You can follow Douglas Braff on Twitter @DouglasPBraff.
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U.S. House Votes to Permanently Freeze $6 Billion Iranian Funds Amid Hostage Exchange Controversy
The U.S. House of Representatives has approved legislation to permanently freeze $6 billion in Iranian funds that were initially slated for release by the Biden administration as part of a hostage exchange with Tehran earlier this year. The measure passed in a 307-119 vote, with the majority of Republicans supporting it, according to The Hill. Notably, Kentucky GOP Rep. Thomas Massie was the sole Republican dissenting voice, aligning with 118 Democrats.
The frozen funds, originally held in South Korea, were part of a deal where Seoul committed to paying Iran for oil before the U.S. imposed sanctions on the Islamic Republic in 2019. Subsequently, these funds were transferred to Qatar as part of the exchange. However, in the aftermath of an Oct. 7 Hamas raid on Israel, where more than 200 hostages were seized and around 1,200 civilians were killed, both Qatar and the U.S. agreed to refreeze the funds.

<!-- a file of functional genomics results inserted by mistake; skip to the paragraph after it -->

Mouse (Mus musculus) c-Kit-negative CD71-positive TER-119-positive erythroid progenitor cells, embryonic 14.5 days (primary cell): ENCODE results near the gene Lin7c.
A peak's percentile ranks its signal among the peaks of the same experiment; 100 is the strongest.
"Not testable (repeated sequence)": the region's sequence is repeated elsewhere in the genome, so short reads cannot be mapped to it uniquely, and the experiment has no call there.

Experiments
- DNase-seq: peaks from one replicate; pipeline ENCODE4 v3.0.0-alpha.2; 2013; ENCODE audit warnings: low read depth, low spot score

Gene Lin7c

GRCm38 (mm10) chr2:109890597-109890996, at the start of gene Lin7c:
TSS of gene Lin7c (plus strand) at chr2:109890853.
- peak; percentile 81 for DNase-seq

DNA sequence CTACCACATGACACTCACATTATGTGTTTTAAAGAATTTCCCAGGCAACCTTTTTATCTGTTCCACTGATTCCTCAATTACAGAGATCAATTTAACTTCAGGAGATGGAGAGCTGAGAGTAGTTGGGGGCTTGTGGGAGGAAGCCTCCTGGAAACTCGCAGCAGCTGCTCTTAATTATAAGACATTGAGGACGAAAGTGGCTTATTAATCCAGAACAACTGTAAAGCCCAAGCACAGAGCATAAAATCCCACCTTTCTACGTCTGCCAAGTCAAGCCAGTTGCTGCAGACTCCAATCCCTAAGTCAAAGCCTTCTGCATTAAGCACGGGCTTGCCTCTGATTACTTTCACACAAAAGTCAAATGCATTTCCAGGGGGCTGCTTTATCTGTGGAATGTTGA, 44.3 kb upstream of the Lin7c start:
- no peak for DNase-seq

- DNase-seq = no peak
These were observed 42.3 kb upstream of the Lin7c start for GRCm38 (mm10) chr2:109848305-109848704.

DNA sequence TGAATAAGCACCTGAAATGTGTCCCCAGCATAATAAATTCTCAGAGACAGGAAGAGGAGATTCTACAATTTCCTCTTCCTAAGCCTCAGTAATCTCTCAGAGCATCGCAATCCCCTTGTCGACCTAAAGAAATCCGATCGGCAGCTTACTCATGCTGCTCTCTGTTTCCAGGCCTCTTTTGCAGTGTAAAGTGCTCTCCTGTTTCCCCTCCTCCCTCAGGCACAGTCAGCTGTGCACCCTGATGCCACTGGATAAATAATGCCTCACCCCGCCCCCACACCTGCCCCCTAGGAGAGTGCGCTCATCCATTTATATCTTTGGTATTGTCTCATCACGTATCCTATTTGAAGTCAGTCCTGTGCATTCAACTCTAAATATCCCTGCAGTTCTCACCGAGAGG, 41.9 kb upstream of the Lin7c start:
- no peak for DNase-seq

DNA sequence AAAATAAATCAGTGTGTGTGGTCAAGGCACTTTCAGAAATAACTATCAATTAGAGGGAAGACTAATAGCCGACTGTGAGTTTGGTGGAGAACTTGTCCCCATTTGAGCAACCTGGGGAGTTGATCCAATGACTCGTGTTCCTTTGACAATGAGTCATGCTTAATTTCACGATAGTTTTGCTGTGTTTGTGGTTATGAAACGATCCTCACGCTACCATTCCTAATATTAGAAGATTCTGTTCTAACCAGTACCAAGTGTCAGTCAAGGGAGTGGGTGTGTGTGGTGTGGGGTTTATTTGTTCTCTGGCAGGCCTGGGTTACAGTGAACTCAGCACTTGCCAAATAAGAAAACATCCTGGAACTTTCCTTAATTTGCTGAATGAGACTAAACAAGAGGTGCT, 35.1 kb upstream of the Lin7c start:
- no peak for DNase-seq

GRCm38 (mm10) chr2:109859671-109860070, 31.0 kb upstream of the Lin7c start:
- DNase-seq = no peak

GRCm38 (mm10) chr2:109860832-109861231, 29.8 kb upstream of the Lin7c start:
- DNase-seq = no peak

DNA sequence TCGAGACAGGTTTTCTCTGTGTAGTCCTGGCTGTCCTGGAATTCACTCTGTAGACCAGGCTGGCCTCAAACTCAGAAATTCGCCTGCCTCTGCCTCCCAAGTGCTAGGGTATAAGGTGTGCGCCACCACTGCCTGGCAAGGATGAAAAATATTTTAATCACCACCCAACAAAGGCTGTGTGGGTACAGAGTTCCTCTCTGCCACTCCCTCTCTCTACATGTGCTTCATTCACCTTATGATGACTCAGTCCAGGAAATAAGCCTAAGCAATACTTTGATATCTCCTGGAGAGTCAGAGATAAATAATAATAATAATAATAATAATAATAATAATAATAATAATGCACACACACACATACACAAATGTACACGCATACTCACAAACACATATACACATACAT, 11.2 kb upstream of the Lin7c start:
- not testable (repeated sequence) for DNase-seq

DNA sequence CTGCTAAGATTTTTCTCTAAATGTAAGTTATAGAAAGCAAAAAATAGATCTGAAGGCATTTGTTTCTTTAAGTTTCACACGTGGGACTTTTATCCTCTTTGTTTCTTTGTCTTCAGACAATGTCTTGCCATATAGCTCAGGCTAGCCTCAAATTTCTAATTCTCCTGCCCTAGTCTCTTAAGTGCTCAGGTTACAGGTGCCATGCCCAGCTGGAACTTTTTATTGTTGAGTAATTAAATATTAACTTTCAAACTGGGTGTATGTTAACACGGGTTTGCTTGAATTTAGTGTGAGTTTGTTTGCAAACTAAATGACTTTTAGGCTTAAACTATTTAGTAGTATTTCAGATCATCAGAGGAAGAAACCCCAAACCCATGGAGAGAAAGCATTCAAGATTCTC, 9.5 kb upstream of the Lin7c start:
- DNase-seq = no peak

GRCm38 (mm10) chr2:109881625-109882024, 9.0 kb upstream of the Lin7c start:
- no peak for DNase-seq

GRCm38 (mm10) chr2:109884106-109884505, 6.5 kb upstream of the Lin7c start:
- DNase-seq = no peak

The decision to permanently freeze the funds reflects the growing controversy surrounding the hostage exchange and the broader implications of releasing substantial financial resources to Iran. Tehran’s support for Hamas and its proxies’ heightened hostilities in the Middle East have contributed to the contentious nature of this issue.
As the legislation progresses, it further underscores the complex dynamics in the region and the United States’ response to Iran’s involvement in activities that destabilize the Middle East. The vote outcome signals a bipartisan stance on this matter, with implications for U.S.-Iran relations and the ongoing challenges of navigating geopolitical complexities.